5. Thinking Like an Employee

Successful employees have a “think like an owner” mentality from day one. Employees are focused on getting THEIR work done; owners are focused on getting THE work done. To get to that point, ponder how what you are doing affects the client, process, or firm overall instead of exclusively focusing on getting tasks crossed off of your list. This also means owning up to mistakes you have made or think you have made. Lofty expectations aside, firm owners understand mistakes will happen so the best thing you can do is own up to them. Do not wait until the last minute to let someone know that you have not completed a project and will miss the deadline. Don’t be prideful and/or nervous to let your supervisor know you cannot get something done. Consider asking them what their top priority is if you struggle to prioritize long task lists. Asking these kinds of questions will give you a baseline expectation.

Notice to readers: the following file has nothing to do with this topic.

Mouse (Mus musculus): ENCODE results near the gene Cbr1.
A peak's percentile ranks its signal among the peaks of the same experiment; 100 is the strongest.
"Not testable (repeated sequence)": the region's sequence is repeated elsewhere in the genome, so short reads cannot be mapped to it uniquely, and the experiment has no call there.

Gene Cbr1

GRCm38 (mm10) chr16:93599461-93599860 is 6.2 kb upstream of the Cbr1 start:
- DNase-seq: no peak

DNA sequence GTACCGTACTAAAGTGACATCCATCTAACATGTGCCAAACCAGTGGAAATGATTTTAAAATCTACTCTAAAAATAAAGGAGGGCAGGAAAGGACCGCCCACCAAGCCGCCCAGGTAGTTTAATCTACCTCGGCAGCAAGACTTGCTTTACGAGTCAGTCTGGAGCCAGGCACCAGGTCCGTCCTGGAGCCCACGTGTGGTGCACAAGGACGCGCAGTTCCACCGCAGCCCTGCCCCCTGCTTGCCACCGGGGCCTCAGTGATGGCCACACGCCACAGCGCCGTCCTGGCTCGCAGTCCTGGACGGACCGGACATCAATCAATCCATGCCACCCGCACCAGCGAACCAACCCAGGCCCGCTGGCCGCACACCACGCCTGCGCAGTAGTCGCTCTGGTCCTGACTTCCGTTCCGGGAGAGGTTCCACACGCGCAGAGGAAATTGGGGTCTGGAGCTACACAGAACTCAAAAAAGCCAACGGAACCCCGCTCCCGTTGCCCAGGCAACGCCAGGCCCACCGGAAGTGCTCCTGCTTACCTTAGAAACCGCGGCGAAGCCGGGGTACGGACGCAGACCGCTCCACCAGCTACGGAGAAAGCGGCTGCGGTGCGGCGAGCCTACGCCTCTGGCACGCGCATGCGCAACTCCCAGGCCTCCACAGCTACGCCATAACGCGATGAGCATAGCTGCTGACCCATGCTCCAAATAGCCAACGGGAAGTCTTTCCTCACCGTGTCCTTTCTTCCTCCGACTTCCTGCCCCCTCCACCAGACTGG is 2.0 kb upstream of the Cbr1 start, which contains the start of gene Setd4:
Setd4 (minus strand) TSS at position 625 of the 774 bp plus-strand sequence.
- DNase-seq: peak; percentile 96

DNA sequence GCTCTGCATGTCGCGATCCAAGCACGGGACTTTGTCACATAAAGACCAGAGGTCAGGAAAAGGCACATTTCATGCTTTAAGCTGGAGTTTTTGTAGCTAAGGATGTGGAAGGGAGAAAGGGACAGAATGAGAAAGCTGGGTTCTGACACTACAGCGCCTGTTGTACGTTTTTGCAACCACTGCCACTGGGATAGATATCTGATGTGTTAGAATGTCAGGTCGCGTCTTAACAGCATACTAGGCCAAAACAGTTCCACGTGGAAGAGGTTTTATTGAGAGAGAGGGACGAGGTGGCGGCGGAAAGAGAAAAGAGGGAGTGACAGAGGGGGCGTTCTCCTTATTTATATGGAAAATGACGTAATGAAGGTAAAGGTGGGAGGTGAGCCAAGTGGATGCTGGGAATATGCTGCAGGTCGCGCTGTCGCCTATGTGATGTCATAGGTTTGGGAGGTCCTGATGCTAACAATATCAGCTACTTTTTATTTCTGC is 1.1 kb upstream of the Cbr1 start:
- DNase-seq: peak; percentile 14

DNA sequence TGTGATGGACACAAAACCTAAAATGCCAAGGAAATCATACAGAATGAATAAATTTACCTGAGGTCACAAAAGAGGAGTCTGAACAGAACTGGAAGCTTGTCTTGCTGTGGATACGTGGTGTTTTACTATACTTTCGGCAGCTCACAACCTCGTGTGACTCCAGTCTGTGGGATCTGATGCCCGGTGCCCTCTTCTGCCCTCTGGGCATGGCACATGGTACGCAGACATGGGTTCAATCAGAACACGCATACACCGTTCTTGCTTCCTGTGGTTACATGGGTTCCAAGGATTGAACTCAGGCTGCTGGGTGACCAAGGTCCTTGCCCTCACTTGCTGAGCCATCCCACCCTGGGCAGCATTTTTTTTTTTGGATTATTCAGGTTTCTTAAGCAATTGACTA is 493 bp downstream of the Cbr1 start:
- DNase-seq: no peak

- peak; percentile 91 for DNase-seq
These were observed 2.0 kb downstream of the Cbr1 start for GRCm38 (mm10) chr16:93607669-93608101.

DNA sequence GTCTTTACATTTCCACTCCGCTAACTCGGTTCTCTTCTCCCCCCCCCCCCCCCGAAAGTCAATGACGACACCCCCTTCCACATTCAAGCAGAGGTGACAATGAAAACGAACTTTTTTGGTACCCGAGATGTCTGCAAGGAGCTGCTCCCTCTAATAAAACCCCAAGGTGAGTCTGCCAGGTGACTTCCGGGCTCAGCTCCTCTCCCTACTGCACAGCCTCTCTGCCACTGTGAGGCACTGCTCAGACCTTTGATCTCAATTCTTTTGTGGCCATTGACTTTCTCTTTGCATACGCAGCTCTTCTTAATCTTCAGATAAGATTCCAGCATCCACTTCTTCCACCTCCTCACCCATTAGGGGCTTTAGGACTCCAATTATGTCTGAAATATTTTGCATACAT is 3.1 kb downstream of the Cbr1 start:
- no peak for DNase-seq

Takeaway: Take responsibility for projects and complete your work as if it is the final, client-ready version. Do not assume that someone else will be doing a final review to catch errors. When a project or plan gets to your firm owner’s desk, there should be very few adjustments required. Once you are able to do this, you are bringing a significant asset to the firm by freeing up their time.

Remember no matter how poorly you think your boss communicates and manages, keep a positive attitude; take initiative by thinking like an owner. If you do these things, your passion will show and you might be surprised how receptive your boss will be. 

Caleb Brown is the chairman of FPA NexGen and a partner in New Planner Recruiting, a recruiting firm that places financial planners in financial planning firms nationwide.